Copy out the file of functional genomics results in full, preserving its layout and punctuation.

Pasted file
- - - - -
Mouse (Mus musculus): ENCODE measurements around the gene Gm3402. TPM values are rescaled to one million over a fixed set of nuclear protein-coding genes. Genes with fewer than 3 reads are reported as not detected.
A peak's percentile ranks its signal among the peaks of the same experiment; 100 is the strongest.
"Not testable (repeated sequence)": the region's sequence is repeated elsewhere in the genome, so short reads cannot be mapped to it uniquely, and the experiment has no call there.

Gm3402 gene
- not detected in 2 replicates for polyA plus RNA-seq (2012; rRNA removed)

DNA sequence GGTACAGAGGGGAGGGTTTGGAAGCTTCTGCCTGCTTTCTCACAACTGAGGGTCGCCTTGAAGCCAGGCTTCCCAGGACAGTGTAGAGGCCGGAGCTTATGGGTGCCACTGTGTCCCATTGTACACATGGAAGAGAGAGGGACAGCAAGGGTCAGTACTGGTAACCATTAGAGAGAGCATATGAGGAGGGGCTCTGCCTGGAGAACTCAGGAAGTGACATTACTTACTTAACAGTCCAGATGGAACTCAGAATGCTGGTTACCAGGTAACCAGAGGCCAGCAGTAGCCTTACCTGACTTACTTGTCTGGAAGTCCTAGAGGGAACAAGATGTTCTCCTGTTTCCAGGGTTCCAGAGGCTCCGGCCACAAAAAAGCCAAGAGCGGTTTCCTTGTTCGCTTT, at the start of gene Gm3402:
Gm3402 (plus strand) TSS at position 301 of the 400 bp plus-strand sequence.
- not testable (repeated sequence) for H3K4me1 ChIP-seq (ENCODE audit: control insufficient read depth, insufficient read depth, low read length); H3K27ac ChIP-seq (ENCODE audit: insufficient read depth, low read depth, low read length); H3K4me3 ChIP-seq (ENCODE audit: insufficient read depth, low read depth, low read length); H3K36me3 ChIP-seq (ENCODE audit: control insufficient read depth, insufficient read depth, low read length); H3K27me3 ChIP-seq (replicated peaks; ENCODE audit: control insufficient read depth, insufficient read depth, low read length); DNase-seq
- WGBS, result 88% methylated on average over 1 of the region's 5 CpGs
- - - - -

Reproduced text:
Mouse (Mus musculus): ENCODE measurements around the gene Gm3402. TPM values are rescaled to one million over a fixed set of nuclear protein-coding genes. Genes with fewer than 3 reads are reported as not detected.
A peak's percentile ranks its signal among the peaks of the same experiment; 100 is the strongest.
"Not testable (repeated sequence)": the region's sequence is repeated elsewhere in the genome, so short reads cannot be mapped to it uniquely, and the experiment has no call there.

Gm3402 gene
- not detected in 2 replicates for polyA plus RNA-seq (2012; rRNA removed)

DNA sequence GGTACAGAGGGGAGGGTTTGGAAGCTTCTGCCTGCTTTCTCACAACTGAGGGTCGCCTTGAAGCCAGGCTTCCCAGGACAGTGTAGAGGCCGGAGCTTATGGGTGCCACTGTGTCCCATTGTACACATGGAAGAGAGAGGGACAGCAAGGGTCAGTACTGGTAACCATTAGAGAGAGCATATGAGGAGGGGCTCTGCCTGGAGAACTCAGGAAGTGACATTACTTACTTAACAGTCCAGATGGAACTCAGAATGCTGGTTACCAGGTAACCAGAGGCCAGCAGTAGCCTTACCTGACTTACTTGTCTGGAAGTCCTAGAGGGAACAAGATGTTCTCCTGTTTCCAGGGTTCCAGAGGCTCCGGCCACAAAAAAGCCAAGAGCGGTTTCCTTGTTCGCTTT, at the start of gene Gm3402:
Gm3402 (plus strand) TSS at position 301 of the 400 bp plus-strand sequence.
- not testable (repeated sequence) for H3K4me1 ChIP-seq (ENCODE audit: control insufficient read depth, insufficient read depth, low read length); H3K27ac ChIP-seq (ENCODE audit: insufficient read depth, low read depth, low read length); H3K4me3 ChIP-seq (ENCODE audit: insufficient read depth, low read depth, low read length); H3K36me3 ChIP-seq (ENCODE audit: control insufficient read depth, insufficient read depth, low read length); H3K27me3 ChIP-seq (replicated peaks; ENCODE audit: control insufficient read depth, insufficient read depth, low read length); DNase-seq
- WGBS, result 88% methylated on average over 1 of the region's 5 CpGs